I attended the First Baptist Church of Tuscaloosa,Alabama from the time I was 4 until the time until I was about 11 or 12. That year, we were sitting in the sanctuary waiting for the morning service to start when there was mild disturbance at the back of the sanctuary (which would have been the front entrance of the church). We would later learn that an African-American couple had come to the church to worship, but they were turned away at the door by some of the greeters. My parents were appalled and we left the church shortly after that.
My parents were good like that, though our family was not perfect at all. While all people were welcome in our home, racial jokes still slipped into our conversations from time to time and there were some very well-meaning comments about “those people”. While imperfect, there was a stark contrast between my family and some of the others in our area. We had hateful and threatening notes tacked to our door by a neighbor when my parents invited ALL students from local schools to Youth for Christ meetings in our home. My mom was hesitant when I wanted to invite my friend, Henry Pickens, home from elementary school because there were still those that openly and actively sought to segregate our society and who responded with anger and hatred. On this Martin Luther King, Jr. Day, I am grateful that things are not as they were.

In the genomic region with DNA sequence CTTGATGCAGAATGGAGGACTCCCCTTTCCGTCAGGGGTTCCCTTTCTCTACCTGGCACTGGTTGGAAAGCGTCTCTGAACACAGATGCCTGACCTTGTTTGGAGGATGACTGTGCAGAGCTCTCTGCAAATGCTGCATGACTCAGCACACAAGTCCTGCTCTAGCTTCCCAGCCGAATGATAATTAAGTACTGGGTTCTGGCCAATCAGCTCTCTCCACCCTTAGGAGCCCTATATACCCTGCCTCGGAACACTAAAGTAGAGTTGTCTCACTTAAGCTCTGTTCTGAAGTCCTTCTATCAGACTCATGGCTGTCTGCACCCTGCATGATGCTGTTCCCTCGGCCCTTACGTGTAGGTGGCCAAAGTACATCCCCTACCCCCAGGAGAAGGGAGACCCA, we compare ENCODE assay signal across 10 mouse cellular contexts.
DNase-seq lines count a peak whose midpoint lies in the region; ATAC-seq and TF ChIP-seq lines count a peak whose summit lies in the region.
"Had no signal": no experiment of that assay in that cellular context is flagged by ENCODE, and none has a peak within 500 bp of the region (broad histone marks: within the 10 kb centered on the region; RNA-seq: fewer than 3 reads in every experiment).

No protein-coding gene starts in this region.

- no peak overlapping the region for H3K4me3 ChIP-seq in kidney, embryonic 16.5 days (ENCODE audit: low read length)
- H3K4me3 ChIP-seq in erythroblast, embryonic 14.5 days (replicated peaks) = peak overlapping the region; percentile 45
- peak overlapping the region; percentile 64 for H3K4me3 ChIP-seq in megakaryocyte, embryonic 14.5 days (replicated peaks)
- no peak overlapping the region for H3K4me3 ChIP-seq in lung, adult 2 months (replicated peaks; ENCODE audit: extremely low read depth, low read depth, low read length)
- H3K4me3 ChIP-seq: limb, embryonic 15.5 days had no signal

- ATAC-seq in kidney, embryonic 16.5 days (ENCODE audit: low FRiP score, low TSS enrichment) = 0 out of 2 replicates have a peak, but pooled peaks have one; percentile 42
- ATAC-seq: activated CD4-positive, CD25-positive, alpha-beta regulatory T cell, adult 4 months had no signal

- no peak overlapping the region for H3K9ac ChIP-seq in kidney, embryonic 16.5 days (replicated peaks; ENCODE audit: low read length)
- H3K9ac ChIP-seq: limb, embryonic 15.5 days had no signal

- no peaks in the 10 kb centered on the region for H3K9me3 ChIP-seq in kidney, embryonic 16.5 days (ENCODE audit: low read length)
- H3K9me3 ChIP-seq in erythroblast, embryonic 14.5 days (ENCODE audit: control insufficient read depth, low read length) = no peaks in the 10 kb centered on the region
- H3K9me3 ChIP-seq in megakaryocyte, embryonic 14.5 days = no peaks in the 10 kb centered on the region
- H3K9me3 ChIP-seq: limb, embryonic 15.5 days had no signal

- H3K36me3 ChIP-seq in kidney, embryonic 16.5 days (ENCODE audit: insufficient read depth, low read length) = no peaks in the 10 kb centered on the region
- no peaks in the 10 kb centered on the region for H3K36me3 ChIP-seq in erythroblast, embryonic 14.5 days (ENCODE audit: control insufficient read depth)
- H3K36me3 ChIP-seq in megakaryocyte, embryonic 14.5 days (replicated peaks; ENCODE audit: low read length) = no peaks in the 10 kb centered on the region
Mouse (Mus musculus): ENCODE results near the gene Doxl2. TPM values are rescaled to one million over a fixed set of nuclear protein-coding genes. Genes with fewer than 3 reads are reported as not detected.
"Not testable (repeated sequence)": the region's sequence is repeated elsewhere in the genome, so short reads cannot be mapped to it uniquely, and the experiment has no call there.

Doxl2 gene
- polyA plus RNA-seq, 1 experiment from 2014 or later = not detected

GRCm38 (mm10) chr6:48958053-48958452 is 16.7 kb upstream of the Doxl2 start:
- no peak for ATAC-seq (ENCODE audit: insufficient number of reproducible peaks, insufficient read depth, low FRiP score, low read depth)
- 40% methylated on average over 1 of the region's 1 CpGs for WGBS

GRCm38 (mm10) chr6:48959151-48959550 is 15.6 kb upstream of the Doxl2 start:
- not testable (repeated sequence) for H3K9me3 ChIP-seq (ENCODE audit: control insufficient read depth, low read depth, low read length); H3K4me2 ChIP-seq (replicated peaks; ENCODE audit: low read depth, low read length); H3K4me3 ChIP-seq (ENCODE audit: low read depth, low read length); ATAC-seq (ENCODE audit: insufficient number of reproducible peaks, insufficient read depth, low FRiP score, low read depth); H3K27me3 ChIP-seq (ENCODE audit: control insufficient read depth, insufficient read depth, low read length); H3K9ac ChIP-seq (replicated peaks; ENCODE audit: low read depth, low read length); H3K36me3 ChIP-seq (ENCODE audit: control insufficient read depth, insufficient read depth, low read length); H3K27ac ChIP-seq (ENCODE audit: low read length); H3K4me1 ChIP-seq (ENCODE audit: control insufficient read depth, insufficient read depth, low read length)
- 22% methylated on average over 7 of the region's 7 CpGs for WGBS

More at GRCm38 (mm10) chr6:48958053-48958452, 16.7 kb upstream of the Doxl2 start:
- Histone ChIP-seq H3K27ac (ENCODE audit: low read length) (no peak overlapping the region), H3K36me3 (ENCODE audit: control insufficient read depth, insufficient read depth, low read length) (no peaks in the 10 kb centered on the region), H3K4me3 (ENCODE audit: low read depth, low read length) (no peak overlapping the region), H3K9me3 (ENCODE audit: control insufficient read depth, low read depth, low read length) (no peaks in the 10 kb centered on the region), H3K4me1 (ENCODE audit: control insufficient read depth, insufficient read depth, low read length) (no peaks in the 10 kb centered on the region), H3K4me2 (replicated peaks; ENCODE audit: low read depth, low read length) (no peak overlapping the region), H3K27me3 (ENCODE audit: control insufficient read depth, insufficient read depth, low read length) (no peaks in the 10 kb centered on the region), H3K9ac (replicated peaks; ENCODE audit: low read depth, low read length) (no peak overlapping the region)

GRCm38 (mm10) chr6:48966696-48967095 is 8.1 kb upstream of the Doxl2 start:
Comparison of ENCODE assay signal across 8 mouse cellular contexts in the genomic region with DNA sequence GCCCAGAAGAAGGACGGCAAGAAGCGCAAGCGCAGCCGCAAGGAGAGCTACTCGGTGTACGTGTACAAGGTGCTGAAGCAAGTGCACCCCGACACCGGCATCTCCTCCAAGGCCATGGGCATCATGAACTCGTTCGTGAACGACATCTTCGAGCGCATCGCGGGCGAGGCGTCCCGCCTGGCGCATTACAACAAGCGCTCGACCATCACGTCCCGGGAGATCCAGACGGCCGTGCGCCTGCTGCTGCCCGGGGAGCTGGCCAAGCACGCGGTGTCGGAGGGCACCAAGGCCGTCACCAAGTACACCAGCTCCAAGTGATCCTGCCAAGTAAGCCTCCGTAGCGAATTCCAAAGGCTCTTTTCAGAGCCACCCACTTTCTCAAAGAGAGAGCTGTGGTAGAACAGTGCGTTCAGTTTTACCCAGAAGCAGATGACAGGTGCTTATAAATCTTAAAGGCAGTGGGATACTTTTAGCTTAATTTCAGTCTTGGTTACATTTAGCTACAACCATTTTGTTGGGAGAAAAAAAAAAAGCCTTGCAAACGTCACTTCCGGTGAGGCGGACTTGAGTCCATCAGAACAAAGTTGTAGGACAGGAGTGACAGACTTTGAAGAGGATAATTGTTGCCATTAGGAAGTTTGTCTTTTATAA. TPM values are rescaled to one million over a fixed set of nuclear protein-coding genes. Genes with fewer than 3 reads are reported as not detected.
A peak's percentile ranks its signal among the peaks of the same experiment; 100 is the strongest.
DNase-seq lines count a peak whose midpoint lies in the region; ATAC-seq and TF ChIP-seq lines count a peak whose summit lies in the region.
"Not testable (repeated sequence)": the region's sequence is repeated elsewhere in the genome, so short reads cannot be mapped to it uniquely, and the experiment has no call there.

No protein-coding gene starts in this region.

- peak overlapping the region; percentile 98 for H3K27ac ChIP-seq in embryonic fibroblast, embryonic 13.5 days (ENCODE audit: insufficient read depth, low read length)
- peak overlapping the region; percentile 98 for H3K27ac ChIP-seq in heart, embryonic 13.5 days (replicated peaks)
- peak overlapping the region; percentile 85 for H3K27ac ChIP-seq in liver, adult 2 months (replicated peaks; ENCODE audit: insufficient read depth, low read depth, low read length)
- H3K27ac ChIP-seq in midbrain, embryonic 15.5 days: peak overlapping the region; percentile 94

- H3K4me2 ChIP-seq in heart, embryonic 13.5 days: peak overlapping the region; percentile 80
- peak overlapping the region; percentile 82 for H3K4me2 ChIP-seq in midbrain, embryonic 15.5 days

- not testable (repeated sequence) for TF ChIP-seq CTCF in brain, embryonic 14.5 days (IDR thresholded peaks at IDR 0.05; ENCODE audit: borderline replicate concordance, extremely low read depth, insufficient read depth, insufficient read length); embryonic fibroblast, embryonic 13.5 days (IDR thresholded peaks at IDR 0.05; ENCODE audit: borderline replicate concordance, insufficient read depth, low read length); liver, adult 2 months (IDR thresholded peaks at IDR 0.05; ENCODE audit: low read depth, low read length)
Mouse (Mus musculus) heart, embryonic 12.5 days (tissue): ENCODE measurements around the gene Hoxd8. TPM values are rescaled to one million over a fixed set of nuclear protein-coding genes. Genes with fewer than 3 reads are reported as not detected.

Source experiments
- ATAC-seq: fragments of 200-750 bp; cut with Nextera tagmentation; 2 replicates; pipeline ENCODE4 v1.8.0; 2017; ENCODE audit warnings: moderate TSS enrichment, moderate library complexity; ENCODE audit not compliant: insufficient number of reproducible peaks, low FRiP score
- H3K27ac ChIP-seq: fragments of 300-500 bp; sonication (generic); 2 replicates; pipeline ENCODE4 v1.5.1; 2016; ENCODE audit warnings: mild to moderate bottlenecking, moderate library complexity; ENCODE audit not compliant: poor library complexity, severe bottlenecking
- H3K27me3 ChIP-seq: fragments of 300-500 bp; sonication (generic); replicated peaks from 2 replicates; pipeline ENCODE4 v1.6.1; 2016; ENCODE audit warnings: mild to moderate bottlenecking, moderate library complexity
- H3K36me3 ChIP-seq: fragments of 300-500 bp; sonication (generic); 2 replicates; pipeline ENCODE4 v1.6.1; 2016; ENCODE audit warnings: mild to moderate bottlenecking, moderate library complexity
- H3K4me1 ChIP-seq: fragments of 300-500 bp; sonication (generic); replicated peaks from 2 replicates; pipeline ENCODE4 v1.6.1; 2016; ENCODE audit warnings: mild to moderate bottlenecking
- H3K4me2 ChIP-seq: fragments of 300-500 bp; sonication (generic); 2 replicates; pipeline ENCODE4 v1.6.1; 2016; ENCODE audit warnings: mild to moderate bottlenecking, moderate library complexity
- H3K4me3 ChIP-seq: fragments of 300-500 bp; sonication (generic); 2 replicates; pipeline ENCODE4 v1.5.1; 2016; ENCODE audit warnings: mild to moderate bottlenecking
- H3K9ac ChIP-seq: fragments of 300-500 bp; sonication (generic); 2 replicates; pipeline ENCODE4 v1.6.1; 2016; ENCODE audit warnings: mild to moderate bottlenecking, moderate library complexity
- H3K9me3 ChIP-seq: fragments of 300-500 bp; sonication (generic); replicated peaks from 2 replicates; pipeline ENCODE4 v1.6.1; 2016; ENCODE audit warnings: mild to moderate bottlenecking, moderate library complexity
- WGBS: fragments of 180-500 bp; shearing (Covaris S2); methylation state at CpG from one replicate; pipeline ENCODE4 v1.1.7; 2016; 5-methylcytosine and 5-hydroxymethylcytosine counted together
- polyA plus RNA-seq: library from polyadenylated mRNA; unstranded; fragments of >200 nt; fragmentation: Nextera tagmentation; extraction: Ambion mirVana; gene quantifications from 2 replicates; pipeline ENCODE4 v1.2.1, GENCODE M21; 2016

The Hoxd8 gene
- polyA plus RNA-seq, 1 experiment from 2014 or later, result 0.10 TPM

Because of my experiences as a child, I am so pleased when I see a growing mix of race in my current congregation in Nashville (First Baptist Church). I am also sure that things are not the same at the First Baptist Church of Tuscaloosa as they were in the 70’s. I love that it is a person’s desire to be present in church and their desire to worship God rather than anything else that makes them welcome in our buildings. I realize that the dream of Dr. King has not yet been fully accomplished. Our churches are still predominately segregated by color. Racism has gone underground and become more hushed. People realize that it is not acceptable to hate out loud, so they do it quietly behind closed doors and in their hearts. Sometimes I hear people say, “I’m not a racist. I just think…” Whatever comes out next is almost always a racist statement. People have not yet owned all of their biases and we have not come to place where all people are truly seen as being created equal. We keep finding new groups of “others” to alienate and segregate. However, I know it is not as it was when I was a child. I continue to pray for a day when our children will be judged not by the color of their skin (or their nationality, or any other external quality), but by the content of their character.